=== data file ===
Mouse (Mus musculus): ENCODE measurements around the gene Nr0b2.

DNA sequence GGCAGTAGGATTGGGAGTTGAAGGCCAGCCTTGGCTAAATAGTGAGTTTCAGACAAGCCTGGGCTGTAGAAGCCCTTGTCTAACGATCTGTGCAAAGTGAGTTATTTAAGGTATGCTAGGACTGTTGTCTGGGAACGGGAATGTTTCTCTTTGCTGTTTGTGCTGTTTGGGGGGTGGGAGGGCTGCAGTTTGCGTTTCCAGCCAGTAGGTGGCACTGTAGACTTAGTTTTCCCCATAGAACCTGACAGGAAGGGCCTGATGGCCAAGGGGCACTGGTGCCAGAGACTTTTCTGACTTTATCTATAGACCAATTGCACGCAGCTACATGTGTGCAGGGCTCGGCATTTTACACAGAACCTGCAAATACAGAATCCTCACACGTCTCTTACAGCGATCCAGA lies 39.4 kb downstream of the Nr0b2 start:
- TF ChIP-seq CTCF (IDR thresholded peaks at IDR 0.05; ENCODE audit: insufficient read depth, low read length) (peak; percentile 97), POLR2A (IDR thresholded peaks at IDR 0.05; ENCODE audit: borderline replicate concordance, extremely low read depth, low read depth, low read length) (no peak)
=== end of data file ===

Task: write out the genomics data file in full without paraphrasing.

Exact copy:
Mouse (Mus musculus): ENCODE measurements around the gene Nr0b2.

DNA sequence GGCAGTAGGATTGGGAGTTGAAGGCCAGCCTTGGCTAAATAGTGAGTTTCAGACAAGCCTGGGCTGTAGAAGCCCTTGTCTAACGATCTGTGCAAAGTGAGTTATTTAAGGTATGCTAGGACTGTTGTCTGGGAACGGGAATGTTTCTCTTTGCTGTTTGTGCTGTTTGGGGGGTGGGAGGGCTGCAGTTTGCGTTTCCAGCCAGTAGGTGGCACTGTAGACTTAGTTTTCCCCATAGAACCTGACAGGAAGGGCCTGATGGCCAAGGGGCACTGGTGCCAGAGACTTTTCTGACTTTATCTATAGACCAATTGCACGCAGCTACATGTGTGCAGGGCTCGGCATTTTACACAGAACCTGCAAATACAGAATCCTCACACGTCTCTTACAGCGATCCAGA lies 39.4 kb downstream of the Nr0b2 start:
- TF ChIP-seq CTCF (IDR thresholded peaks at IDR 0.05; ENCODE audit: insufficient read depth, low read length) (peak; percentile 97), POLR2A (IDR thresholded peaks at IDR 0.05; ENCODE audit: borderline replicate concordance, extremely low read depth, low read depth, low read length) (no peak)